There are many buzzwords or phrases that relate to financial planning and investment management. Financial Advisors throw these phrases around during conversations with clients assuming the clients know what they mean. However, we have found that many investors don’t fully understand them and would appreciate further explanation on some of these topics. Rebalancing is one of them.
Simply put, rebalancing a portfolio is selling your winners and buying your losers. You may be wondering why one would do such a thing. The reality of it is that most investors want to keep buying their winners. Unfortunately, that strategy rarely ends well. Trends change. The leaders of certain time periods eventually become laggards. Conversely, laggards become leaders. If we knew how long a trend would last and when a new trend would begin, portfolio management would be easy. Unfortunately, nobody has a crystal ball to time the market.
Rebalancing periodically is a disciplined approach that takes the emotion out of investment decisions. It is a critical part of managing the risk you are taking in your portfolio. Think about it for a second. Let’s assume that you and your advisor determine that your risk tolerance calls for a portfolio that has stock exposure in the neighborhood of 70%. In theory, the stock portion of your portfolio should grow faster over time. Without rebalancing, that 70% will eventually turn into 80% and beyond. If and when a major market correction occurs, you are going to experience more volatility than you may have expected when you and your advisor constructed your portfolio. Another example is your portfolio becoming more heavily weighted towards bonds after a downturn in the stock side. If and when the recovery happens, you could potentially be underinvested in stocks.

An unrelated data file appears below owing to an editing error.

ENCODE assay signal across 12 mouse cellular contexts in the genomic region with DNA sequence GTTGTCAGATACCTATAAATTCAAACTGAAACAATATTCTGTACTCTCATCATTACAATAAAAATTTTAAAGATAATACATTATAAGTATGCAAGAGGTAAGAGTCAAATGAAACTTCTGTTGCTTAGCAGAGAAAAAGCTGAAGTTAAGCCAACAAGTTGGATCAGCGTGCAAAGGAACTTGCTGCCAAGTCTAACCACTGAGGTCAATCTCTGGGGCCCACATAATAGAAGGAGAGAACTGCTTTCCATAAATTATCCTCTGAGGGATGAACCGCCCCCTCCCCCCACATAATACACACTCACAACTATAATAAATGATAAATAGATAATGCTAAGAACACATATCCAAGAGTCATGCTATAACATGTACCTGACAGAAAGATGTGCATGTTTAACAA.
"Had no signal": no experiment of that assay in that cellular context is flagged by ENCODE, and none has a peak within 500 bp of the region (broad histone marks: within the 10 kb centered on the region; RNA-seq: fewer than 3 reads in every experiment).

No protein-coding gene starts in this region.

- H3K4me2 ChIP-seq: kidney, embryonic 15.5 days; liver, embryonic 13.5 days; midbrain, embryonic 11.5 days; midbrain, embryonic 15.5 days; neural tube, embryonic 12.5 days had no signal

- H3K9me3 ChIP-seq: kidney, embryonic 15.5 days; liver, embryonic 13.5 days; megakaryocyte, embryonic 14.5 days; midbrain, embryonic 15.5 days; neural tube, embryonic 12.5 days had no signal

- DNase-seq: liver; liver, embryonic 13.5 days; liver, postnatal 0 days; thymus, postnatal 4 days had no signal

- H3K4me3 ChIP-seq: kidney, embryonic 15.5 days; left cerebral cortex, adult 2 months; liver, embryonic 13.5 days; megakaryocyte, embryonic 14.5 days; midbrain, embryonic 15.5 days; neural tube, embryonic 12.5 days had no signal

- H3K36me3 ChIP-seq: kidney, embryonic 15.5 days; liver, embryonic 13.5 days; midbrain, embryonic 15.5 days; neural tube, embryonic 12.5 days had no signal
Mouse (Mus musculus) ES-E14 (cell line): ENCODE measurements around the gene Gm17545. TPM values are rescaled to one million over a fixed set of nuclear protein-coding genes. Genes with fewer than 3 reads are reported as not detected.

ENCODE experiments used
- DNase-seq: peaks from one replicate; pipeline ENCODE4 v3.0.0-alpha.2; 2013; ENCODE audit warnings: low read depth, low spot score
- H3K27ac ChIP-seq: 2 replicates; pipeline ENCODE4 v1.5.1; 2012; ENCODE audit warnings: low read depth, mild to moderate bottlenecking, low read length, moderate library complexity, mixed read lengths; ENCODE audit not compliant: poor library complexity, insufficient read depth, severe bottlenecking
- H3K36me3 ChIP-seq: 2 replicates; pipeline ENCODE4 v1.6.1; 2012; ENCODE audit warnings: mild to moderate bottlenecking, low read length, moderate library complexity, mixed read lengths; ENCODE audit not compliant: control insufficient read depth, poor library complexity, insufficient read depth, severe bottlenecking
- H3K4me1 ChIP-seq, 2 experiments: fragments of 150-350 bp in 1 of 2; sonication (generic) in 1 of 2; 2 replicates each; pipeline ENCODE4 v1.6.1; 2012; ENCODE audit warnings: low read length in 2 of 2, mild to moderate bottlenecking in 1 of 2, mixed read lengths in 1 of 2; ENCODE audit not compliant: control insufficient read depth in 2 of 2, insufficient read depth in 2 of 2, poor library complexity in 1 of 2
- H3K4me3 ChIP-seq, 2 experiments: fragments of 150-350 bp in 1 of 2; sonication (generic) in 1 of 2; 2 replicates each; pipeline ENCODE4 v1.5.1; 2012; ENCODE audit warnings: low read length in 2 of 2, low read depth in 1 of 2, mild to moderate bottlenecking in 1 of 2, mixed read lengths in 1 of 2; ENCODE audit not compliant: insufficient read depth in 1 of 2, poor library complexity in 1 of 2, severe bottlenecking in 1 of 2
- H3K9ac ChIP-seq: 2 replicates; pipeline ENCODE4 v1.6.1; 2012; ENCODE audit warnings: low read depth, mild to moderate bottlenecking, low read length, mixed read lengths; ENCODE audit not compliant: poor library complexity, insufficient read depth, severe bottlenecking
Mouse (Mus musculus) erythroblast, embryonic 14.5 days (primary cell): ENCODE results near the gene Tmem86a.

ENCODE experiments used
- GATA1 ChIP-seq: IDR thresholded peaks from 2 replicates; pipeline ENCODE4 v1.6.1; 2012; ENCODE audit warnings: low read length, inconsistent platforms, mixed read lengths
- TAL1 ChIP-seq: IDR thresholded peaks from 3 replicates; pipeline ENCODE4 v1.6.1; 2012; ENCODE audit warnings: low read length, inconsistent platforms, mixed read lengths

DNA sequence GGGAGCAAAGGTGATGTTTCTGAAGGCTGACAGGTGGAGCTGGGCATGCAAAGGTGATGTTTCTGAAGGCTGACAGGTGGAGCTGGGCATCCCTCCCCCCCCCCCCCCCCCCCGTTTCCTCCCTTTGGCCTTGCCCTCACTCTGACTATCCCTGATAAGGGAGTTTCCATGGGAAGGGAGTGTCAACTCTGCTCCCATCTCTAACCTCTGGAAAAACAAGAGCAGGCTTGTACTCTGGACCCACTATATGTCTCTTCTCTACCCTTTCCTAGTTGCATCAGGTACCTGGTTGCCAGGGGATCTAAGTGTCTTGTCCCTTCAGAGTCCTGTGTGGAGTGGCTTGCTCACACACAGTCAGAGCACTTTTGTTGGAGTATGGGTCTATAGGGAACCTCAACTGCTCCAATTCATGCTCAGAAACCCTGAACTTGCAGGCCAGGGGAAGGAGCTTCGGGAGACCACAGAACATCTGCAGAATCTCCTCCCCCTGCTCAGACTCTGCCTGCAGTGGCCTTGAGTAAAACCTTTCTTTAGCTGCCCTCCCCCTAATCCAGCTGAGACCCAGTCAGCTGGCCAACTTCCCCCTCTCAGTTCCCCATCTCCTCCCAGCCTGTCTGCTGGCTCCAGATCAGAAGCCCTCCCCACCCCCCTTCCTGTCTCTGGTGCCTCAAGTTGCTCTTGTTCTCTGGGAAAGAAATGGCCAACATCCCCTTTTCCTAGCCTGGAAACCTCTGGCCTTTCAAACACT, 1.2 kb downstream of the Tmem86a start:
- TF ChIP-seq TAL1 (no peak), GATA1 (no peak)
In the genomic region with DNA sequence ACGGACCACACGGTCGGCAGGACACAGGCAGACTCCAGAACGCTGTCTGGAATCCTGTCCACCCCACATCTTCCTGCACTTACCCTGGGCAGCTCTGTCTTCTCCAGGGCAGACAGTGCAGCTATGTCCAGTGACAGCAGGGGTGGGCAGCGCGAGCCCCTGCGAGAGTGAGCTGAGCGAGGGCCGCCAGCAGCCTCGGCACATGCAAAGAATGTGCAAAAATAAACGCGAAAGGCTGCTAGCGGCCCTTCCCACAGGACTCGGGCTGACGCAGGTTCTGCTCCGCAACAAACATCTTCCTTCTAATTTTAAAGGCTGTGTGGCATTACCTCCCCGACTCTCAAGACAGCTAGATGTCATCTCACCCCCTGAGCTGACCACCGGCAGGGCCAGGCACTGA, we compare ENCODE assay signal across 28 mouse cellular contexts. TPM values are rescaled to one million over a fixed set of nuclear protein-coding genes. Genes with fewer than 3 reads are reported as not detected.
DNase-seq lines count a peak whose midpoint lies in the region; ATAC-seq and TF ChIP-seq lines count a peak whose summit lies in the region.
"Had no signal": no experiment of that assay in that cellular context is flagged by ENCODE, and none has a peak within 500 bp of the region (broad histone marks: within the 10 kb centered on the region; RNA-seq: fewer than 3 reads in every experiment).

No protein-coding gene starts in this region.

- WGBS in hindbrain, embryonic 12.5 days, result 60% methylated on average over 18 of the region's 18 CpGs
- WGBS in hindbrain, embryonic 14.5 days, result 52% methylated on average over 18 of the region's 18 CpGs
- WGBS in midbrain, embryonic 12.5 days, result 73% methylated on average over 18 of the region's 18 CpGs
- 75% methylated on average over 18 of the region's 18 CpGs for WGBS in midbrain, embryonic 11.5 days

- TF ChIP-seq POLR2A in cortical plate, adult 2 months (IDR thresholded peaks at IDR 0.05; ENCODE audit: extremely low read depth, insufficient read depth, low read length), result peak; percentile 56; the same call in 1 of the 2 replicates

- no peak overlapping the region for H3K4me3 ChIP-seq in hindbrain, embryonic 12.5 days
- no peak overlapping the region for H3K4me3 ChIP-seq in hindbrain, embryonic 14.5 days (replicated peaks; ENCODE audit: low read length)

Most investors are looking to grow their money over the long term within the risk parameters that they are comfortable with. It is up to the people they trust to manage their money to have practices in place to achieve returns while managing the risk. Rebalancing is an important part of the process. While it may seem counterintuitive to sell the hot fund and buy the cold fund in the short run, the discipline will pay off over time.